Thu Nov 2 15:32:46 EST 2006
abruptly. By slowly applying the brake it would indeed just be slowing down
the car. If you do an abrupt, hard pull on the handbrake it should lock up
one or both rear tires and giving the opportunity for oversteer. Of course
you will also need to be using the steering wheel correctly to complete the
I really don't think the Torsen enters into this one much at all ... you
should be in an "overrun" (engine braking) situation, where the Torsen is
not doing much.
San Jose, CA (USA)
>I did my first rallycross today with my 200tq.
> I needed oversteer, and lots of it at the right time. The tried and
> true solution is a quick yank of the e-brake.
> At first I tried applying it lightly and over a relatively long
> period of time, kind of like I used to do when left foot braking a
> fwd car I used to ice race in. This resulted only in a slowing of the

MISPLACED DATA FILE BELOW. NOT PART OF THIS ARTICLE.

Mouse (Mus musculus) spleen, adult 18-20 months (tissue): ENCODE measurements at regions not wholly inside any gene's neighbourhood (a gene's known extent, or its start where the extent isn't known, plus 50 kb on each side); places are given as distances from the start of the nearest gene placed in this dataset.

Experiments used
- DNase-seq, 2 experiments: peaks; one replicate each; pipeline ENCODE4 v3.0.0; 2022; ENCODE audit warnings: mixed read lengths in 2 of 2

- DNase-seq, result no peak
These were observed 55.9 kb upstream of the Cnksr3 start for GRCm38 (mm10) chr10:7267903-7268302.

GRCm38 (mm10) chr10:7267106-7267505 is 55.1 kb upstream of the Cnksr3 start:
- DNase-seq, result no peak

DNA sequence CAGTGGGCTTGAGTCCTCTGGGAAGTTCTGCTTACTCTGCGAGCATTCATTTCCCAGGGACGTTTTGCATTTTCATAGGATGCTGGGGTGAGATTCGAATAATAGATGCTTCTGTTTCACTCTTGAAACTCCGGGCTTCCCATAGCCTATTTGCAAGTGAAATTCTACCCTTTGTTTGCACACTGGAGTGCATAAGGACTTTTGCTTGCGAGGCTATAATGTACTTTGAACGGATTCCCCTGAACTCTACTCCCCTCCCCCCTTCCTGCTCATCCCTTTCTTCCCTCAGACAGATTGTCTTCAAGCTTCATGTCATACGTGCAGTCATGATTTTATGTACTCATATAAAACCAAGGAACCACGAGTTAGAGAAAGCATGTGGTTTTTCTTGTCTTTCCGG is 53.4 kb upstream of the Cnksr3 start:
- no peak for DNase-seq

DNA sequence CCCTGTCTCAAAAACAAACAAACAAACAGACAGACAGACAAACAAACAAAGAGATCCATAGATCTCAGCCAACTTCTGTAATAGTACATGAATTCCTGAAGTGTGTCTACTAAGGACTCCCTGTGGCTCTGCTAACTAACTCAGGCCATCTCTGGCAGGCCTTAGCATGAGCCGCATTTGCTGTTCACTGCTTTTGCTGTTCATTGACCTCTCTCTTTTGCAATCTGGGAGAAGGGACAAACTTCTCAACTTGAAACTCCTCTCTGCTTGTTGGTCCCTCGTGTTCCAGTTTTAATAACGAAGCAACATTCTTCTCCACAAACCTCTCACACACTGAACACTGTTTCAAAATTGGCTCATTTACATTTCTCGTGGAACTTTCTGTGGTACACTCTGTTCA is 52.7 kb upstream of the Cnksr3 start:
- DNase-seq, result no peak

> whole car and no oversteer. In desperation, I tried hard, quick
> application of the e-brake. Voila! It worked and my times came down a
> What I want to know is why I can get away with doing this. I know,
> from theory, that trying to stop the rear wheels from rotating causes
> the torsen to lock, which is why I end up slowing the whole car and
> still understeering. But why does the quick application and release
> work? Is there a certain amount of differential rotation allowed
> before the torsen really starts locking? I would have thought not but
> reality and theory have a way of diverging.
More information about the torsen